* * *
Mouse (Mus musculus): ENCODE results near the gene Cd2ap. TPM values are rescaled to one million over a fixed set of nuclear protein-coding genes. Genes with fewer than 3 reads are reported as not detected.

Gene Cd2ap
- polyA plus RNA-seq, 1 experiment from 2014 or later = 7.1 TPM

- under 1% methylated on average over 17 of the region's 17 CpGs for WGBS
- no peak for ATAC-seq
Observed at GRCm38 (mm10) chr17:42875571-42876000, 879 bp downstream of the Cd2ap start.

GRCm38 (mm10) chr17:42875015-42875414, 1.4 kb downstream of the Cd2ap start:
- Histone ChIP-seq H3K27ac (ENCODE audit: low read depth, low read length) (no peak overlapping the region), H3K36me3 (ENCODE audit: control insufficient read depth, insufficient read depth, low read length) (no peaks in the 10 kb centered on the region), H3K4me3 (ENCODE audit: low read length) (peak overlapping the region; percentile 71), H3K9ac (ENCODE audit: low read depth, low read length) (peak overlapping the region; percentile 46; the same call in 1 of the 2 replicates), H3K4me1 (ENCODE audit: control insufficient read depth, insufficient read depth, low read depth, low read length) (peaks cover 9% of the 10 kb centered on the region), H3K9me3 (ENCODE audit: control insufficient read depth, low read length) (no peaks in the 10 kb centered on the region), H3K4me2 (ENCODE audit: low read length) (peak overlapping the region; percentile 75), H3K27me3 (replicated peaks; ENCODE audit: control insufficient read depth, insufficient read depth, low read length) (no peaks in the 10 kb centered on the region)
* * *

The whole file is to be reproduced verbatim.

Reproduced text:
Mouse (Mus musculus): ENCODE results near the gene Cd2ap. TPM values are rescaled to one million over a fixed set of nuclear protein-coding genes. Genes with fewer than 3 reads are reported as not detected.

Gene Cd2ap
- polyA plus RNA-seq, 1 experiment from 2014 or later = 7.1 TPM

- under 1% methylated on average over 17 of the region's 17 CpGs for WGBS
- no peak for ATAC-seq
Observed at GRCm38 (mm10) chr17:42875571-42876000, 879 bp downstream of the Cd2ap start.

GRCm38 (mm10) chr17:42875015-42875414, 1.4 kb downstream of the Cd2ap start:
- Histone ChIP-seq H3K27ac (ENCODE audit: low read depth, low read length) (no peak overlapping the region), H3K36me3 (ENCODE audit: control insufficient read depth, insufficient read depth, low read length) (no peaks in the 10 kb centered on the region), H3K4me3 (ENCODE audit: low read length) (peak overlapping the region; percentile 71), H3K9ac (ENCODE audit: low read depth, low read length) (peak overlapping the region; percentile 46; the same call in 1 of the 2 replicates), H3K4me1 (ENCODE audit: control insufficient read depth, insufficient read depth, low read depth, low read length) (peaks cover 9% of the 10 kb centered on the region), H3K9me3 (ENCODE audit: control insufficient read depth, low read length) (no peaks in the 10 kb centered on the region), H3K4me2 (ENCODE audit: low read length) (peak overlapping the region; percentile 75), H3K27me3 (replicated peaks; ENCODE audit: control insufficient read depth, insufficient read depth, low read length) (no peaks in the 10 kb centered on the region)